Article 24
Patents shall be granted – regardless of the field of technology – for any inventions which are new, which involve an inventive step and which are susceptible of industrial application.


Article 28
The following in particular shall not be regarded as inventions within the meaning of Article 24:
(i) discoveries, scientific theories and mathematical methods,
(ii) aesthetic creations,
(iii) schemes, rules and methods for performing mental acts, doing business or playing games,
(iv) creations, whose incapability of exploitation may be proved under the generally accepted and recognised principles of science,
(v) programs for computers,
(vi) presentations of information.

The VAC held that the additional claim was just presentation of information.

Patent law, case II GSK 245/10

March 18th, 2010, Tomasz Rychlicki

The Voivodeship Administrative Court in a judgment of 15 November 2009, case file VI SA/Wa 906/09 ruled that the scope of the European patent is the same as in the case of a national patent granted, and the case law of individual member states presents different approaches to the examination of the patentability of inventions using computer software. Article 27 of the PCT cannot be treated as a ban on the use of individual interpretation to assess the patentability of the invention for the protection of which one is applying. Article 27(5) of the PCT provides that the contracting States have flexibility in setting the conditions for patentability.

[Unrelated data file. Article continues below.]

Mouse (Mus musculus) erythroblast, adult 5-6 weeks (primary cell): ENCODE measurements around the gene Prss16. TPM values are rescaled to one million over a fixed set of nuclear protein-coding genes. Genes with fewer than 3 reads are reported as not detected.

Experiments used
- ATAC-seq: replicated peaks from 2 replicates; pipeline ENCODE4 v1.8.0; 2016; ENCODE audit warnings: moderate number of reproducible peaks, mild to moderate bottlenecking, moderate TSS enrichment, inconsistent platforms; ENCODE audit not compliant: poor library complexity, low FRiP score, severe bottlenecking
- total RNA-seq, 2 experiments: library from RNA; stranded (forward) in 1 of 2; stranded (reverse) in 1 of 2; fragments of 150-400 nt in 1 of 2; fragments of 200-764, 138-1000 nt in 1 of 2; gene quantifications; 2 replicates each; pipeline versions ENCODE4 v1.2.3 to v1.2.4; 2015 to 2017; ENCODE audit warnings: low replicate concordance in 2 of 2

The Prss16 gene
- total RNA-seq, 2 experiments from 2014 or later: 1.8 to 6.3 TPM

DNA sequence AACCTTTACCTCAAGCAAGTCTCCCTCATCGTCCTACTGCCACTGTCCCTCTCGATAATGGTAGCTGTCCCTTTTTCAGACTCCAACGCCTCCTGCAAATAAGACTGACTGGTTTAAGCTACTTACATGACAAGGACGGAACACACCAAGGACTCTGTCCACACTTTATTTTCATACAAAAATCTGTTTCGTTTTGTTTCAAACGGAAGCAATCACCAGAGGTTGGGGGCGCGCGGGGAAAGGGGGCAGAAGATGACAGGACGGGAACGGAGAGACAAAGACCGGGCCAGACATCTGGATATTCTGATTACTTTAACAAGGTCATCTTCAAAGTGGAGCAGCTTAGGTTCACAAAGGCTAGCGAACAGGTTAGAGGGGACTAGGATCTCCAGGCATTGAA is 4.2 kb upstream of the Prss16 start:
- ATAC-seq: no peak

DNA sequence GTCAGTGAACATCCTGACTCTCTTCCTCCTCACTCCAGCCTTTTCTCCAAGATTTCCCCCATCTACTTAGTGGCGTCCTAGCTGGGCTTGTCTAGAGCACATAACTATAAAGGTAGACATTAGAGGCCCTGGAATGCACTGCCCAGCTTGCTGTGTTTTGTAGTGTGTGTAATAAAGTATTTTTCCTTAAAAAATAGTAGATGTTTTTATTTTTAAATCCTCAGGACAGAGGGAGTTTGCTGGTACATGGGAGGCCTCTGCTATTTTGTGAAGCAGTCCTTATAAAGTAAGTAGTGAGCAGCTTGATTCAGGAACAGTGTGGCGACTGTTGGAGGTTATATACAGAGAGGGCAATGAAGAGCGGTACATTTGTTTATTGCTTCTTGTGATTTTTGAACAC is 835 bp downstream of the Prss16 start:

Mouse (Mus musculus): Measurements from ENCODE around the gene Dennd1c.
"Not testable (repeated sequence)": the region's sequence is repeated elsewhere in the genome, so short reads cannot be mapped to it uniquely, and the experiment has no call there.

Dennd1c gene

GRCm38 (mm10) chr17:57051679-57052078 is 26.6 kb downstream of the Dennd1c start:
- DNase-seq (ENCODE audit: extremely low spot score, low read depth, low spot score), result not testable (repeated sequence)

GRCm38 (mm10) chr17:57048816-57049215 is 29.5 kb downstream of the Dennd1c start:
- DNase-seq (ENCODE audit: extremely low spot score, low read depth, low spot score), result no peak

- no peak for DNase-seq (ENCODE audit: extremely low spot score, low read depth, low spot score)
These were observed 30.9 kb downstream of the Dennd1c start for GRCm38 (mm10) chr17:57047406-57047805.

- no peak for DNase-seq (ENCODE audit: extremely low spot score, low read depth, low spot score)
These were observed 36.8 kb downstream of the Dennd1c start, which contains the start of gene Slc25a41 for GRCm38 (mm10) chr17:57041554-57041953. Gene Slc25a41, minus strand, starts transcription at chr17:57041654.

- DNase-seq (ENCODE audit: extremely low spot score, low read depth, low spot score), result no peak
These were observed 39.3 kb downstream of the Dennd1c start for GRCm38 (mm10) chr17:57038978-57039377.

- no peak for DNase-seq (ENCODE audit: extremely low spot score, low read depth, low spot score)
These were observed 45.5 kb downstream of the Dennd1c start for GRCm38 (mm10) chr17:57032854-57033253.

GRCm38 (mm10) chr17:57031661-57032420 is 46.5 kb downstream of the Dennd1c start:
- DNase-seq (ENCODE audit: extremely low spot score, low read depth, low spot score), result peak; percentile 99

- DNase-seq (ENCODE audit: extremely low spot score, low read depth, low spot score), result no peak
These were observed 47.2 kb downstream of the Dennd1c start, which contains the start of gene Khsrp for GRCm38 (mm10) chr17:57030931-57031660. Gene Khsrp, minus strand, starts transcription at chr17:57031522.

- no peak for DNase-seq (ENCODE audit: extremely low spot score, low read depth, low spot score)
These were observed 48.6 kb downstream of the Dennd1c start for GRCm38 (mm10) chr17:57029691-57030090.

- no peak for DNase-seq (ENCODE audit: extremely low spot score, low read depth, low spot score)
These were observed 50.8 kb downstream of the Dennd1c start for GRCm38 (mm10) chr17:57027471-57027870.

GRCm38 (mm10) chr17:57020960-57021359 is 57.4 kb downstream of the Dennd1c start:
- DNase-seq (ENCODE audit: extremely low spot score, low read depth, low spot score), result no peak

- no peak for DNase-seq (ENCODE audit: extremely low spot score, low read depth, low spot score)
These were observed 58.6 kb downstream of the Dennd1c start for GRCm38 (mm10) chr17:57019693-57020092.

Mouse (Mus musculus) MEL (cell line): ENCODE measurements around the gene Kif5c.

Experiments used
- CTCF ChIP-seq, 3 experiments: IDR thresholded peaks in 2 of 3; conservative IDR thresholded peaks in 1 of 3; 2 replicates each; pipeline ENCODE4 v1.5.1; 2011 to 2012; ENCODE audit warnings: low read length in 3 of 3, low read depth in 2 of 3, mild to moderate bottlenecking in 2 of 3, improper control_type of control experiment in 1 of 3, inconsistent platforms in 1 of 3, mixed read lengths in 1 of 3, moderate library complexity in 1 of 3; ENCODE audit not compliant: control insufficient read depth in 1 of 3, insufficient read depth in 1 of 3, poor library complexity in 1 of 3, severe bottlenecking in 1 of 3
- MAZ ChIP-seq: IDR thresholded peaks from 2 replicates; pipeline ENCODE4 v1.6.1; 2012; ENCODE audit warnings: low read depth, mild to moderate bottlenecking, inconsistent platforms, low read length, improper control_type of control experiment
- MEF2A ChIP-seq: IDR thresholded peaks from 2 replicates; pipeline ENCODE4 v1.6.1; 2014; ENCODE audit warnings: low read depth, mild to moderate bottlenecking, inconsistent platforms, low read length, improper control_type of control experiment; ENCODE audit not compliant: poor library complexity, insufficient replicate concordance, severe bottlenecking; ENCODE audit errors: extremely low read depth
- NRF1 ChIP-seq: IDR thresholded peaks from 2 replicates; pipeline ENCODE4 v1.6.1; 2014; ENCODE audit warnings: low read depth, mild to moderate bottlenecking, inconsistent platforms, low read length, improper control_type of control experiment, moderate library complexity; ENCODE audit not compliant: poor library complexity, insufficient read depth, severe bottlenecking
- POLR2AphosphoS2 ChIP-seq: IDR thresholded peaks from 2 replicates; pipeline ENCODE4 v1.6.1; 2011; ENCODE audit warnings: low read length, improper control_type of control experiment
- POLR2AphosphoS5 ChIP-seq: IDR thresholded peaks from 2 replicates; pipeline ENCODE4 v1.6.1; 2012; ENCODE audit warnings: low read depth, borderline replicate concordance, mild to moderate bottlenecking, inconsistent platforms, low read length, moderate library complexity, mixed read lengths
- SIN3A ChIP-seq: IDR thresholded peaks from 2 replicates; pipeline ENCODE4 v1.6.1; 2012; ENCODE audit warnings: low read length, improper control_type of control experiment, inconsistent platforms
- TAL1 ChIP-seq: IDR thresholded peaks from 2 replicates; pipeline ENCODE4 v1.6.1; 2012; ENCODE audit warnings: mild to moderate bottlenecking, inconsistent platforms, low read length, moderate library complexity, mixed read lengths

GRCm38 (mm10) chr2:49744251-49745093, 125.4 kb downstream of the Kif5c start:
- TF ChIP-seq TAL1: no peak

In this case, the PPO exhaustively referred to the fact of the grant of an European patent for the questioned invention and indicated the reasons for which it did not grant patent rights in Poland. Undoubtedly for the VAC, it was hard not to notice the importance of the referral by the President of the European Patent Office (EPO), to the Enlarged Board of Appeal of the EPO on the fundamental issues relating to the interpretation of articles 52 EPC in relation to computer programs. See case G 3/08, application filed on 22 October 2008. The questions asked by Alison Brimelow reflect the concerns and divergent interpretations which source is located in the line of EPO case law aiming to over-extend the concept of “patentability of inventions”. At the date of hearing of the case the mentioned referral was not considered by the Enlarged Board of Appeal of the EPO. Therefore, the unified position on the examination of the patentability of inventions using computer programs/software, which could be addressed by Member bound by EPC, did not exist yet. Given the above, the VAC held that the complaint should be dismissed because it did not include proper basis.